Hundreds gather in protest at library cuts in Cardiff
The Read In event staged at Cardiff Central Library had dozens of protesters out in force against the cuts to library services.
A 12-year-old girl from Llanelli was the star speaker as hundreds of campaigners gathered outside Cardiff Central Library in protest at proposed cuts to library services across the capital.
Phoebe Howard was applauded when she read out an emotive love letter she had written to her local library. She told the crowd, which included protestors who had travelled to the capital from across Wales: “When I go to the library on Saturday it is the best sort of Saturday. A Saturday that I love. “I go to the place I love. I see the things I love. I can go and get lost in books. I can leave the troubles of my life and I can enter a world that is full of imagination.”
Latest protest against cuts
The Read-In event was held to coincide with National Libraries Day with hundreds of those present of all ages reading out loud from books they had brought with them. Organised by Cardiff Unison and the Cardiff People’s Assembly, it is the latest protest against Cardiff council plans to cut funding from seven libraries in the city. Campaigners claim the libraries proposal, which would save the council £283,000, could lead to the closure of Rumney, Rhiwbina, Cathays, Roath, Whitchurch, Rhydypennau and Radyr libraries.
Those who made addresses to the crowd included leading figures from the world of literature – among them the first National Poet of Wales Gwyneth Lewis, crime novelist Belinda Bauer, former head of Academi/Literaure Wales Peter Finch, children’s author Jackie Morris, playwright Greg Cullen, novelist Francesca Rhydderch and poet and musician Labi Siffre.
'Visits to the library taught me to read'
Morris told the crowd that until the age of nine she couldn’t read and it was only constant visits to the library that taught her. “I used to go to the library every Saturday and a librarian taught me about books. My parents didn’t know,” she said. “You walk into a library, it’s a room full of books, where do you start when you’re nine-years-old? You start with the librarian and they guide you through. “I’ve paid a lot of tax and I’m happy for my tax to go into libraries and librarians, training these people who have been made redundant as libraries are closing and volunteers are being brought in. “I would like to know what politician would like to have a volunteer surgeon operating on them, or a volunteer dentist pulling out their teeth.” Former National Poet Of Wales, Lewis added: “I was able to write because I was a regular visitor to the Cardiff Central Library as well as libraries in Whitchurch and Gabalfa. “It was John Milton who said if you kill a man you kill a human, if you kill a book you kill reason itself.”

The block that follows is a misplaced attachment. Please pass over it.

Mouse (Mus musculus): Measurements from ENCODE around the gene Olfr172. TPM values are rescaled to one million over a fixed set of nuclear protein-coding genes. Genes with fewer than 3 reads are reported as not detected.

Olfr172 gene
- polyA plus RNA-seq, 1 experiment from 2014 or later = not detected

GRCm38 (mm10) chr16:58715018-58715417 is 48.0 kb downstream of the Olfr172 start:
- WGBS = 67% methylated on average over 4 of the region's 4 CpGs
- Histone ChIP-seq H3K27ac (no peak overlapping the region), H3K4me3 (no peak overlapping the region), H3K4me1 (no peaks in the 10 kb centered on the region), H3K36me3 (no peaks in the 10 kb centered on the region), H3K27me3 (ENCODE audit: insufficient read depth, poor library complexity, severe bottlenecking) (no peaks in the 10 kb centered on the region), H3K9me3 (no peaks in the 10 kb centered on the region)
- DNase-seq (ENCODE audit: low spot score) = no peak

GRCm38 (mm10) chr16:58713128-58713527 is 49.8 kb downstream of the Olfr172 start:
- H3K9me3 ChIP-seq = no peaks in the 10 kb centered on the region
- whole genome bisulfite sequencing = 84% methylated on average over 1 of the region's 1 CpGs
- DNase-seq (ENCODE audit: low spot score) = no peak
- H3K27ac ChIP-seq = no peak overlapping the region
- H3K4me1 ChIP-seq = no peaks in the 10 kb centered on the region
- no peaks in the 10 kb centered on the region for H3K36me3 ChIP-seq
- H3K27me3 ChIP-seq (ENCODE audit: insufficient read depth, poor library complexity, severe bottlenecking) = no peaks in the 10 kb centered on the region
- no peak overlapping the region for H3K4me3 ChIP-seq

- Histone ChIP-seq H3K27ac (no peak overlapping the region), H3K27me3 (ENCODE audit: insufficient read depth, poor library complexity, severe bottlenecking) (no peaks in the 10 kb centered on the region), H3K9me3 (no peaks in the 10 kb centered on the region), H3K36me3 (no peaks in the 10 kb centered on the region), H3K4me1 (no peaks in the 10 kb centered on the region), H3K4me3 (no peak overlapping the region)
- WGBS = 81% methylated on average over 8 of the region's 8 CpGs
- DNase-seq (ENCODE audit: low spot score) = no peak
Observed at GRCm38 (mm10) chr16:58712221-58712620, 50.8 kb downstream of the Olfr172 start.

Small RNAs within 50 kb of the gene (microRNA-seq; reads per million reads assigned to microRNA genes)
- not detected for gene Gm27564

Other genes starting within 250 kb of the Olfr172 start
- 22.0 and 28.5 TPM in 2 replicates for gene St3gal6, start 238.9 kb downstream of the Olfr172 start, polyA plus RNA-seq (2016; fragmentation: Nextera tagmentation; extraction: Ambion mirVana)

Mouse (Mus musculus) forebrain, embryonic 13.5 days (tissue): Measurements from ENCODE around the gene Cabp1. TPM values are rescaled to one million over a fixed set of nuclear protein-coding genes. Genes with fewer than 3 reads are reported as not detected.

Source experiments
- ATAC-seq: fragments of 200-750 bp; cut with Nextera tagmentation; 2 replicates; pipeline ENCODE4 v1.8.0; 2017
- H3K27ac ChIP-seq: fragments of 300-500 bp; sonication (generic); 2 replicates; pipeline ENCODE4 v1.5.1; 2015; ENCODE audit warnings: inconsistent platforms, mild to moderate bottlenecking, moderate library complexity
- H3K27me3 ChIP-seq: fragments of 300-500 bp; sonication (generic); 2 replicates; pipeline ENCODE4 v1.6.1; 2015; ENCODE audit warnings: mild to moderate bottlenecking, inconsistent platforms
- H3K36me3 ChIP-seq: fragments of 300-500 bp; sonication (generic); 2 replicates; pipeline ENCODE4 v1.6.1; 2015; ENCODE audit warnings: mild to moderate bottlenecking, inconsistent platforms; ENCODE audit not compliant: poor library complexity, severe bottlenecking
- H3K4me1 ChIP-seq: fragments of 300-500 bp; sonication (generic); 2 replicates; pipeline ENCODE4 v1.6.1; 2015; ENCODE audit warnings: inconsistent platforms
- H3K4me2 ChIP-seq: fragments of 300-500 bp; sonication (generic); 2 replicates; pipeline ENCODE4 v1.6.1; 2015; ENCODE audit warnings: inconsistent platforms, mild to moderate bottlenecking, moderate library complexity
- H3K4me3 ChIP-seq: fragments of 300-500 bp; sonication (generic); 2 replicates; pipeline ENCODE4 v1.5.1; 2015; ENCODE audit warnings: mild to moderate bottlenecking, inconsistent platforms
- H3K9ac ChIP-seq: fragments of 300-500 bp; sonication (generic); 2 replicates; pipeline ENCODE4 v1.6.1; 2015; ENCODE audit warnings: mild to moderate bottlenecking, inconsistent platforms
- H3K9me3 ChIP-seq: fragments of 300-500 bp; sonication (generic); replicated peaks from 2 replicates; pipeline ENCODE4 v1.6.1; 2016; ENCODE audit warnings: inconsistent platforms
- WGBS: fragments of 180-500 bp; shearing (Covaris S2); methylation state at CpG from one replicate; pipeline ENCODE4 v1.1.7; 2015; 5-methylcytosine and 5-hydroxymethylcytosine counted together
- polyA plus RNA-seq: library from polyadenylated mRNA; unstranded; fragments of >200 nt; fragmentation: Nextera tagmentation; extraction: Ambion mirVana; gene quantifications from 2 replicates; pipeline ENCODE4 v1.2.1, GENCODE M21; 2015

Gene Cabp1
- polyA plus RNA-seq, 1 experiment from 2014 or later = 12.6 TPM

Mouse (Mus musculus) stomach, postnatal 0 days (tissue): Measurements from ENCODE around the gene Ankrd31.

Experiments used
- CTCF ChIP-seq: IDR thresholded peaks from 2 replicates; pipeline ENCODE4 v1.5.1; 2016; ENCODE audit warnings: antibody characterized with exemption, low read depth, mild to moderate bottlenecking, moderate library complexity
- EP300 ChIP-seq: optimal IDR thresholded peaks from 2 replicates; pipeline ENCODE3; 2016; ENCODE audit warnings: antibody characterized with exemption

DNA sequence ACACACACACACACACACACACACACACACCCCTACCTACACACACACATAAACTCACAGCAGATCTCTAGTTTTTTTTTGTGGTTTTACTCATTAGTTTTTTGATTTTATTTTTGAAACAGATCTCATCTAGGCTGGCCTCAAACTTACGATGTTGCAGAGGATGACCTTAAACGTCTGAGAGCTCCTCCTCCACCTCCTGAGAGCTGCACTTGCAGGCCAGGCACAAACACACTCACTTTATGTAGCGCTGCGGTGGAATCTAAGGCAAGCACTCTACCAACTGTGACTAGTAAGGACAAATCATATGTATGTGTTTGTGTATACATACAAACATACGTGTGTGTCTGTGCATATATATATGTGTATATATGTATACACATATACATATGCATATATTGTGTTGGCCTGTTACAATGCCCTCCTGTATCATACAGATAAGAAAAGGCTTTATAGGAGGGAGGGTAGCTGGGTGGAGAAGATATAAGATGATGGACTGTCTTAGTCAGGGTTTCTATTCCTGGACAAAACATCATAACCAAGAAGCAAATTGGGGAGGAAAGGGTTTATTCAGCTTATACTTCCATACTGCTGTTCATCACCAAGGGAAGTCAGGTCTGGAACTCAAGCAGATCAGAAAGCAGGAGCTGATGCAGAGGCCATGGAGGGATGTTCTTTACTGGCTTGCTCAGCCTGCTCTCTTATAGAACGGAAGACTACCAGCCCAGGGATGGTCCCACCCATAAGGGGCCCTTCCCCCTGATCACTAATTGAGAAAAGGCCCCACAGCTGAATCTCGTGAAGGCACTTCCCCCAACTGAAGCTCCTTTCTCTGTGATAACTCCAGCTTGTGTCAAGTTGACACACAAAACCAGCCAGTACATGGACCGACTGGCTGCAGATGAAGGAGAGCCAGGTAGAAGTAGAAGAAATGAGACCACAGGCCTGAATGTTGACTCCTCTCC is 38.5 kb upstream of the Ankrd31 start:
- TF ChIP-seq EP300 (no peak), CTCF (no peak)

In an impassioned speech Real Cardiff author Finch said the libraries belonged not to councils but to people. “Somehow the weasel words that are being used in this are that the library subsidy is being withdrawn. As if somehow or other the libraries are an entity that exist on their own and that they don’t belong to us. That the money that the council gives them is given out of a generosity, out of its own heart as some kind of subsidy. Supporters of Cardiff Libraries gather outside Cardiff Central Library to protest over planned cutbacks in the service “It’s completely the wrong word. These are services that we own. They are our services and if we want them we join together like this and we make sure that we keep them. “We have to do everything that we can to insist that Cardiff Central Library and branch libraries stay with us.”
Poets back the campaign